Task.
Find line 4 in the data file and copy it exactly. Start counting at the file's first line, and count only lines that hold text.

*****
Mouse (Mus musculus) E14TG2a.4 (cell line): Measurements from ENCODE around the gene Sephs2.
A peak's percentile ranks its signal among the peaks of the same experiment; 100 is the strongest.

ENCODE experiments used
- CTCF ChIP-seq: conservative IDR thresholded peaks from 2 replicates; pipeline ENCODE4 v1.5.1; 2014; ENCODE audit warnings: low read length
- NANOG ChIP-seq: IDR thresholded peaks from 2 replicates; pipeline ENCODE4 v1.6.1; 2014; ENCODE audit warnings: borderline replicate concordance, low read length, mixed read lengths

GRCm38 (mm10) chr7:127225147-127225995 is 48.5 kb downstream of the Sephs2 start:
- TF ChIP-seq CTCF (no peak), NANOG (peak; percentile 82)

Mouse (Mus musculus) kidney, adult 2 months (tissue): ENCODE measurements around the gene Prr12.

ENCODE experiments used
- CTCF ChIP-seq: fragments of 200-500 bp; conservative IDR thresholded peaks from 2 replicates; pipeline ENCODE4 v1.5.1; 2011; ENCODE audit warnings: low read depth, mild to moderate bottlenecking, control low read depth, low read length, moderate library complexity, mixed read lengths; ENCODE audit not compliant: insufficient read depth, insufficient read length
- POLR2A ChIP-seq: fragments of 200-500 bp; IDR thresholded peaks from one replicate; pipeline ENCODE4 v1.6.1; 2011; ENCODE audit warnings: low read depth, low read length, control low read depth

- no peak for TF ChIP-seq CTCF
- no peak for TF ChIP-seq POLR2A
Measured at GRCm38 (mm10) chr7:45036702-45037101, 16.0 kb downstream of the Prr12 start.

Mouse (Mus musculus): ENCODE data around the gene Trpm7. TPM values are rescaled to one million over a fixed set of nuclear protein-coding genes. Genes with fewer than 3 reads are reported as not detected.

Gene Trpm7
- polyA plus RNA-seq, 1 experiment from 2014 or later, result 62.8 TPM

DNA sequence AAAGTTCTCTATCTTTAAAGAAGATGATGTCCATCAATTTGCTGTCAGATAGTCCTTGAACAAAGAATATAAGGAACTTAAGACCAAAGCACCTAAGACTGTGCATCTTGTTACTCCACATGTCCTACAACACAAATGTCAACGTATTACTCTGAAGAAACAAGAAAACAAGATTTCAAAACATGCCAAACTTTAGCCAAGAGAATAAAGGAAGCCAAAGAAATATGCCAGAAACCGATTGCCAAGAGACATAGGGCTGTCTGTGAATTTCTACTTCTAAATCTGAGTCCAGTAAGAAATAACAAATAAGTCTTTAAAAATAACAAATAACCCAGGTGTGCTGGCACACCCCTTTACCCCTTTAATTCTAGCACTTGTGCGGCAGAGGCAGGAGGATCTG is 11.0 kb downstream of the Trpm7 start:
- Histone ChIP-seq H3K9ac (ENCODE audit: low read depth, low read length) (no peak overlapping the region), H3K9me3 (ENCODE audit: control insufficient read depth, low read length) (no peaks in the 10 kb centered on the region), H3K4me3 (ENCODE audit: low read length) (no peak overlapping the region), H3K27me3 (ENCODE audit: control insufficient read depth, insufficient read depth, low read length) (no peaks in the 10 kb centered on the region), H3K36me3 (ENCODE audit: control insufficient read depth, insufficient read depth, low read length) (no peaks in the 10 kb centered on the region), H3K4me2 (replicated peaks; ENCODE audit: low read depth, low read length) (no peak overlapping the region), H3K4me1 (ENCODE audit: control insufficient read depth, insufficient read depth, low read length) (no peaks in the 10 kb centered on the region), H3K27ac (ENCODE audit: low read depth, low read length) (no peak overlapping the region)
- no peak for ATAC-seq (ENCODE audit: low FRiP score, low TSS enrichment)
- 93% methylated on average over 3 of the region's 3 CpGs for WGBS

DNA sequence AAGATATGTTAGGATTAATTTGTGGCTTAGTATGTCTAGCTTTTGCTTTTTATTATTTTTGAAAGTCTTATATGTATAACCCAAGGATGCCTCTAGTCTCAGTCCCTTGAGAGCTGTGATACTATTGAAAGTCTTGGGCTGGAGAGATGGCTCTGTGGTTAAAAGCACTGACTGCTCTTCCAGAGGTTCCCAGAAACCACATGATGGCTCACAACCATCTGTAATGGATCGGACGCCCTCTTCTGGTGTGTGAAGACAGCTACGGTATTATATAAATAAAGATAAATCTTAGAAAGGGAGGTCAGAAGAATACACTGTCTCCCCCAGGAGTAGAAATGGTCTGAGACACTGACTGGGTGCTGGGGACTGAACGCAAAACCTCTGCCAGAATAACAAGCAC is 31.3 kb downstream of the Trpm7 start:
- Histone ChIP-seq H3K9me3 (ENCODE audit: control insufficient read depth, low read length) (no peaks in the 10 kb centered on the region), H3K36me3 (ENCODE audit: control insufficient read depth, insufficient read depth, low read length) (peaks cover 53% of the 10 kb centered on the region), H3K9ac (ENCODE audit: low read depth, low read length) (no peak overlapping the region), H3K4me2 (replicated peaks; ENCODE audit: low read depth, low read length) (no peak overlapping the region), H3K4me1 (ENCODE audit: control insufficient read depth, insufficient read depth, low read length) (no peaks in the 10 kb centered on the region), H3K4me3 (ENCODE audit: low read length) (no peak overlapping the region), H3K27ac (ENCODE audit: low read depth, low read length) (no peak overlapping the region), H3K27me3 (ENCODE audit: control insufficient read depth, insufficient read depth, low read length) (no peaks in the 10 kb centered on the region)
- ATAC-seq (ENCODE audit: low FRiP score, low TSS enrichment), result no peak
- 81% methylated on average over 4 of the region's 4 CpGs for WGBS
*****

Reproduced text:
- CTCF ChIP-seq: conservative IDR thresholded peaks from 2 replicates; pipeline ENCODE4 v1.5.1; 2014; ENCODE audit warnings: low read length